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the australian burlesque festival: interview with dolores daiquiri and peekaboo pointe

The Australian Burlesque Festival is entering its third year and looks set to be bigger and better than ever. Running over the 7-24 June, the festival will be home to your local favourite burlesque performers as well as some fabulous international acts.

I had the chance to interview Dolores Daiquiri from VIC who is the festival’s co-producer, founder and director, and Peekaboo Pointe, a performer all the way from the USA.

Thank you lovely ladies for your time!

Dolores, what inspired you to start the Australian Burlesque Festival?
I have been a burlesque artist for over 10 years and am very passionate about performing and production. I love being on stage as there is nothing more thrilling when you share your passion with an audience and other burlesque artists. Along with performing I have produced a myriad of successful shows and had been toying with the idea about starting an ‘Australian Burlesque Festival’ for years. I wanted it to be owned and operated by burlesque artists on behalf of the burlesque community. This was very important to me and my current partner Rosy Rabbit.

Did you ever imagine that it would be so popular?
Not really! I knew that burlesque was becoming increasingly popular but I did not think there would be this insatiable appetite for the art-form. I think we are successful because our shows consist of so much variety and genres of burlesque such as classic, neo, dark, vaudeville, comedic, theatrics etc. My partner and I really want audiences to have enough choice within our shows so they are interesting and varied.

Peekaboo, what inspired you to take part in the Australian Burlesque Festival 2012?
I wanted to have another chance to tour Australia!

So you have performed in Australia before?
Yes, I was a part of the Burlesque Ball in 2010. I had a great time in Australia; I’m so glad I get to come back! I am really looking forward to seeing new cities on this tour!

Dolores, in my experience burlesque tends to be more popular with women? Do you think that this is true? If yes, why do you think that is?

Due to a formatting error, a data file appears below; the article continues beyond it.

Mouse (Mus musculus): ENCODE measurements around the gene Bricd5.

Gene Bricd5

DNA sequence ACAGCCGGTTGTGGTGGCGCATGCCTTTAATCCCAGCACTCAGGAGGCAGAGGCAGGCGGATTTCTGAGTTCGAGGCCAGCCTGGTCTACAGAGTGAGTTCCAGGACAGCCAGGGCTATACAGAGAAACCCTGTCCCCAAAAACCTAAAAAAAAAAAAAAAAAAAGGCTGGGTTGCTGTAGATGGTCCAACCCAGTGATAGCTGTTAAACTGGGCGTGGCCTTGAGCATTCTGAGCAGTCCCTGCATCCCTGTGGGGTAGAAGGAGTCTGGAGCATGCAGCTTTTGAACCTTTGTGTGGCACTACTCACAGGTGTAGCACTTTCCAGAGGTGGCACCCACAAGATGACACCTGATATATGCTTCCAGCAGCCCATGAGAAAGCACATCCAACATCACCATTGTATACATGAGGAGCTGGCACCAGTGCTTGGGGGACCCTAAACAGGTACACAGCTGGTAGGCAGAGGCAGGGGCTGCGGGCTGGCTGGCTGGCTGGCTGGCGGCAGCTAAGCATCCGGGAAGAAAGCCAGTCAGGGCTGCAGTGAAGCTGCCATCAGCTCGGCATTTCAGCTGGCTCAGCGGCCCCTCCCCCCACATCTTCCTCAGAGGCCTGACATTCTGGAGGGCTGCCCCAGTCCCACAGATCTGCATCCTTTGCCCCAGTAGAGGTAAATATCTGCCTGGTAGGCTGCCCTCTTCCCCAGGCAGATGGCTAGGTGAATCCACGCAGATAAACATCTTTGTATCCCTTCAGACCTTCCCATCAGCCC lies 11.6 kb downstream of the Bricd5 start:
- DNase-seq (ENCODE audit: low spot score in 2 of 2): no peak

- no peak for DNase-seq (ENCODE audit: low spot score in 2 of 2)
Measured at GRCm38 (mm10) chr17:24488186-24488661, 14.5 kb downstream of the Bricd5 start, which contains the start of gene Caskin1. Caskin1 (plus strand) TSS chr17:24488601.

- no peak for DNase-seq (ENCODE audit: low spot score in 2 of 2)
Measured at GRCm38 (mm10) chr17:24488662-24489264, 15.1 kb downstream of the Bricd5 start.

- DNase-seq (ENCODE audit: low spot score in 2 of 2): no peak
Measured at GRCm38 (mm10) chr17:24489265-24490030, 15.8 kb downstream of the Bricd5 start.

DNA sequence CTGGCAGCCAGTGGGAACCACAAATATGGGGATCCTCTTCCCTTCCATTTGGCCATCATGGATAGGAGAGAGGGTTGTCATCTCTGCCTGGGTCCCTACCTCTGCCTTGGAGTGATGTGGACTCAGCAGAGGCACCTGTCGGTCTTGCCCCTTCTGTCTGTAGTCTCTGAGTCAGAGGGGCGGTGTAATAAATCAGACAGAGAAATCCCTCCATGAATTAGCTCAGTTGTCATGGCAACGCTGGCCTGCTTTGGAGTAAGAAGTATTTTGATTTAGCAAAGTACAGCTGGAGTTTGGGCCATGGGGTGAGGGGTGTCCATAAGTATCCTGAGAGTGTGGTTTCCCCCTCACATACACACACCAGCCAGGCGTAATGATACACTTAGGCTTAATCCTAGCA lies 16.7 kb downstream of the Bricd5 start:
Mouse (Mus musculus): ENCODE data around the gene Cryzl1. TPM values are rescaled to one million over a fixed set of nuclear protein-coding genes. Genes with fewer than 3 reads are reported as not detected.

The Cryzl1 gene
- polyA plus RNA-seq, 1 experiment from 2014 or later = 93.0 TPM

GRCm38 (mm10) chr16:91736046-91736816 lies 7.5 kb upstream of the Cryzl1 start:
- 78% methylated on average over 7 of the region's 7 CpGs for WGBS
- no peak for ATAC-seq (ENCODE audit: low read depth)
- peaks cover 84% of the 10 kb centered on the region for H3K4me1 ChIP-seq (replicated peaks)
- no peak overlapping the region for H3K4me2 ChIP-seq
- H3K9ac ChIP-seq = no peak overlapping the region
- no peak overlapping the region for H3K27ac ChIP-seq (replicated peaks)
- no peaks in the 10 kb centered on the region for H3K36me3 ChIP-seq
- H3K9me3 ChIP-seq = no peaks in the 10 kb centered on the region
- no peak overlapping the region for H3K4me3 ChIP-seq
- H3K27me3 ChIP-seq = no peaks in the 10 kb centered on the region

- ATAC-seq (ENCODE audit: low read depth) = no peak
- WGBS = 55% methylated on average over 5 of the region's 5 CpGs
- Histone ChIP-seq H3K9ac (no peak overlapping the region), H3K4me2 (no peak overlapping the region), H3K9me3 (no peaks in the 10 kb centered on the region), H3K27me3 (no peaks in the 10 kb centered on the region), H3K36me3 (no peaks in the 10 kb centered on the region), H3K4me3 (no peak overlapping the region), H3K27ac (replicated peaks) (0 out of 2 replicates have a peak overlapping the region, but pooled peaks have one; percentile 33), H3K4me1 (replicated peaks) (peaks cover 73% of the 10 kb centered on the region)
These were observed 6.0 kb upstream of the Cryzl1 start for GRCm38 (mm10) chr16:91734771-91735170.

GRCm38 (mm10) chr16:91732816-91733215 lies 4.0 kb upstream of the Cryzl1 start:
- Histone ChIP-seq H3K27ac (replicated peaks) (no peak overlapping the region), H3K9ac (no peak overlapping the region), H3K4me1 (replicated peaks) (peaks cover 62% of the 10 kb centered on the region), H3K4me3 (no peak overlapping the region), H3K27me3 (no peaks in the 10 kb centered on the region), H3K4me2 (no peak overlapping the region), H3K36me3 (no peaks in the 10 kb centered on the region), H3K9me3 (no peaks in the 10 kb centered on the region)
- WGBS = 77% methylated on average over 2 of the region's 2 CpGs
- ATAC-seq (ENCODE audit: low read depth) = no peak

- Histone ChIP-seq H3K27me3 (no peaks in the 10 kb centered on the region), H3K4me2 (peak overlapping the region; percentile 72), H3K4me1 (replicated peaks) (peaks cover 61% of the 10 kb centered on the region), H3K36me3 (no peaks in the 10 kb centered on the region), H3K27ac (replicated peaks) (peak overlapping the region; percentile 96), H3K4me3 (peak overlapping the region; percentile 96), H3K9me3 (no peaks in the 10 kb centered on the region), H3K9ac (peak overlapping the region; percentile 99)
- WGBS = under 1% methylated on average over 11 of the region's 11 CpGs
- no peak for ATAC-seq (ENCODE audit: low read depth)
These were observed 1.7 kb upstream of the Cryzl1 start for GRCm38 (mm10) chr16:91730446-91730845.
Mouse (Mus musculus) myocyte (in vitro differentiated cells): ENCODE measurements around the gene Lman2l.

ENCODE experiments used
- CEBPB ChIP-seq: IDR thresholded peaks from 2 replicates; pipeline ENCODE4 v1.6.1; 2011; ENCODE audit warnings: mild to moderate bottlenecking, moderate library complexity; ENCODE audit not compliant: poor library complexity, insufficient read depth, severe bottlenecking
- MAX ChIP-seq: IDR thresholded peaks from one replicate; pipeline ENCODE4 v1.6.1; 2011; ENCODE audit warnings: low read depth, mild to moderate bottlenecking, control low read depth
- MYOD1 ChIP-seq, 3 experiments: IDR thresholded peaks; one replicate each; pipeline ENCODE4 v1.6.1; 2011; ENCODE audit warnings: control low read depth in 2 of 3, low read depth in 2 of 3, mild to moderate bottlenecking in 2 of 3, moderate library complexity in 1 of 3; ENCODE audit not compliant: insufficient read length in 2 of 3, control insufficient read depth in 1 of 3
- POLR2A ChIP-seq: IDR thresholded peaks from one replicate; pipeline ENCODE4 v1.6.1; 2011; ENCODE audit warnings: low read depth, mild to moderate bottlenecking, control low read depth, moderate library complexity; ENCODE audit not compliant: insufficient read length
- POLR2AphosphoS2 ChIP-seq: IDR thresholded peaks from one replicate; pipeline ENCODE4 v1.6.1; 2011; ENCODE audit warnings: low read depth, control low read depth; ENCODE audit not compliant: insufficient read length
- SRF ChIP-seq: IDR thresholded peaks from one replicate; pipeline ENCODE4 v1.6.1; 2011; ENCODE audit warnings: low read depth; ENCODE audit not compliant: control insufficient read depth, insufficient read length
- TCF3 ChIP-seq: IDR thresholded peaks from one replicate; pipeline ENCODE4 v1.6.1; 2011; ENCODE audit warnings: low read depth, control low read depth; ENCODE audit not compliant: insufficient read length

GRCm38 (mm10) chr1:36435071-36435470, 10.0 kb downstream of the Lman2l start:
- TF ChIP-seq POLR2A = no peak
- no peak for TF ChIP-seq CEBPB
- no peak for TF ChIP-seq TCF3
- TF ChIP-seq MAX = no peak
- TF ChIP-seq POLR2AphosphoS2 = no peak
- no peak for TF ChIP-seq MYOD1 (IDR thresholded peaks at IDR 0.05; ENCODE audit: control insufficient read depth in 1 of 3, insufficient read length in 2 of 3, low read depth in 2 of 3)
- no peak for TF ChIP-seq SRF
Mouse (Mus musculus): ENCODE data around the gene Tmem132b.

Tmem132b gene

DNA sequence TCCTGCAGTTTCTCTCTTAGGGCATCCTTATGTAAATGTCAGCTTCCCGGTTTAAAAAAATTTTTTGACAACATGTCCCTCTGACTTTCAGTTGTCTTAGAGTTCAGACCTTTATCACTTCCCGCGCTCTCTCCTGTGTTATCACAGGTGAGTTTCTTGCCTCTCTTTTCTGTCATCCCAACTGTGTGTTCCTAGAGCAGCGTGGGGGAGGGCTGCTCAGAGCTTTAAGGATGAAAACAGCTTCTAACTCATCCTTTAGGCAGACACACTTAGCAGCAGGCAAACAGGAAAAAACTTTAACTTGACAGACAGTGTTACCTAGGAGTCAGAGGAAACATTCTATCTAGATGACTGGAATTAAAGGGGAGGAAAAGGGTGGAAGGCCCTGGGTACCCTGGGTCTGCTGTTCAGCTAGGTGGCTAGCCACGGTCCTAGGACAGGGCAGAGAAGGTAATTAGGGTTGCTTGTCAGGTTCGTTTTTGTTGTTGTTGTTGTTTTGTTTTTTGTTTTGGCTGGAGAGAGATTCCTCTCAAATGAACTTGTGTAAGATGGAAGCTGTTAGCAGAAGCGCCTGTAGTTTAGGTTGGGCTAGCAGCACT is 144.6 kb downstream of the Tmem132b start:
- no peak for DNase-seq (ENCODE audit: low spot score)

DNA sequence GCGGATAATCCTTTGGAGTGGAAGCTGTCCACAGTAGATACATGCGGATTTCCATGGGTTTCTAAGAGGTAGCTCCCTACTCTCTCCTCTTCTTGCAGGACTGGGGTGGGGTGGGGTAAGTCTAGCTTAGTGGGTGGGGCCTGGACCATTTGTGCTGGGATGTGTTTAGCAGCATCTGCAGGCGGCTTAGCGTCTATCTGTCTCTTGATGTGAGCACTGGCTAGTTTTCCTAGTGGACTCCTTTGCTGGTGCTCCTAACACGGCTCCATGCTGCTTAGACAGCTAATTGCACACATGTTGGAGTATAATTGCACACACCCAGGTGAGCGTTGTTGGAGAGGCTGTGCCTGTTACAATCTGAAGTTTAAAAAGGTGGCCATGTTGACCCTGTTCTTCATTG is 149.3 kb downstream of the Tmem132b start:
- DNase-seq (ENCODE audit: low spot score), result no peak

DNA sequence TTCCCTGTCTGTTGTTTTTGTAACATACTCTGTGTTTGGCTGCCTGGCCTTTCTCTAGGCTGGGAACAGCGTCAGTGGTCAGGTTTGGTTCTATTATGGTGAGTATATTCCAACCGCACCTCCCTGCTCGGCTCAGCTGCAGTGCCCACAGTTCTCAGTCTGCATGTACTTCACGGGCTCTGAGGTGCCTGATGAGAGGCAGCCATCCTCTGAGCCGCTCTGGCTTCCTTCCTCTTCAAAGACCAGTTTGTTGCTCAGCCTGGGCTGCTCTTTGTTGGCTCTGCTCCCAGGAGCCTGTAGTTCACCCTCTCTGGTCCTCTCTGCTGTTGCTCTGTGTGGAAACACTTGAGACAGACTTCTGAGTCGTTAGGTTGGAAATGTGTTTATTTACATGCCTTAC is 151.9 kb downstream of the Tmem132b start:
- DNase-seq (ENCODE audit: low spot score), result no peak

Yes burlesque is extremely popular with women. A large proportion of our audience members are women. We got plenty of men too but women flock to our shows every year. I do believe that women enjoy burlesque as it is not tacky, sleazy or degrading. Striptease is fun, flirty, raunchy, sassy, feminine, funny and entertaining. Burlesque, when done well, is about the tease and not the sleaze!!

Dolores and Peekaboo, why do you think that Burlesque has been increasing in popularity over the last few years?
Dolores: People love to be entertained and because burlesque exists within so much variety it attracts many different audience members. In one week you can go and see a glamorous classic inspired show to a slap-stick comedic burlesque show to dark and mysterious!!

Peekaboo: I think it’s a way for women to unleash their dirty side. We’ve been told to keep that side hidden for so long, and it feels good to let it loose!

Dolores, what do you think Australian artists in particular have to offer the burlesque scene?
Australian burlesque is currently steeped in theatrics and narration. We love to tell a story and are constantly pushing the boundaries. There are some really creative and exciting burlesque performers and stage shows at the moment. It is a wonderful time to be a burlesque artist and to attend a show.

Peekaboo, who are your favourite Australian burlesque performers and why?
I have a little crush on Tasia…I can’t wait to share the stage with her!

Dolores, what do you think is future of Australian burlesque? Do you think that it will continue to grow or popularity or are there concerns that it’s just a passing fad with mainstream audiences?
There is always a risk that burlesque will implode! The burlesque community discusses this at length from time to time. Many of the revivalists are concerned that there are too many people who think they can perform burlesque as it looks easy and is the latest thing to do. However there is a big push to protect our industry from this, particularly relating to the ‘Hollywood’ sanitation of striptease and the constant threat of girl groups who call themselves a ‘burlesque troupe’.
We don’t think it is going anywhere though as there are some very powerful and strong advocates of burlesque and in my opinion it is here to stay.

Dolores, what inspired you to start burlesque around ten years ago and how did you break into the industry?
I discovered burlesque years ago through my love of 40s/50s vintage fashion and Hollywood glamour. I was and still am very fond of classic pinup styling and would trawl through old magazines for hours. My favourite is a 50s Men’s Magazine called ‘Cabaret’ which would often feature burlesque striptease artists. I got hooked on these gals!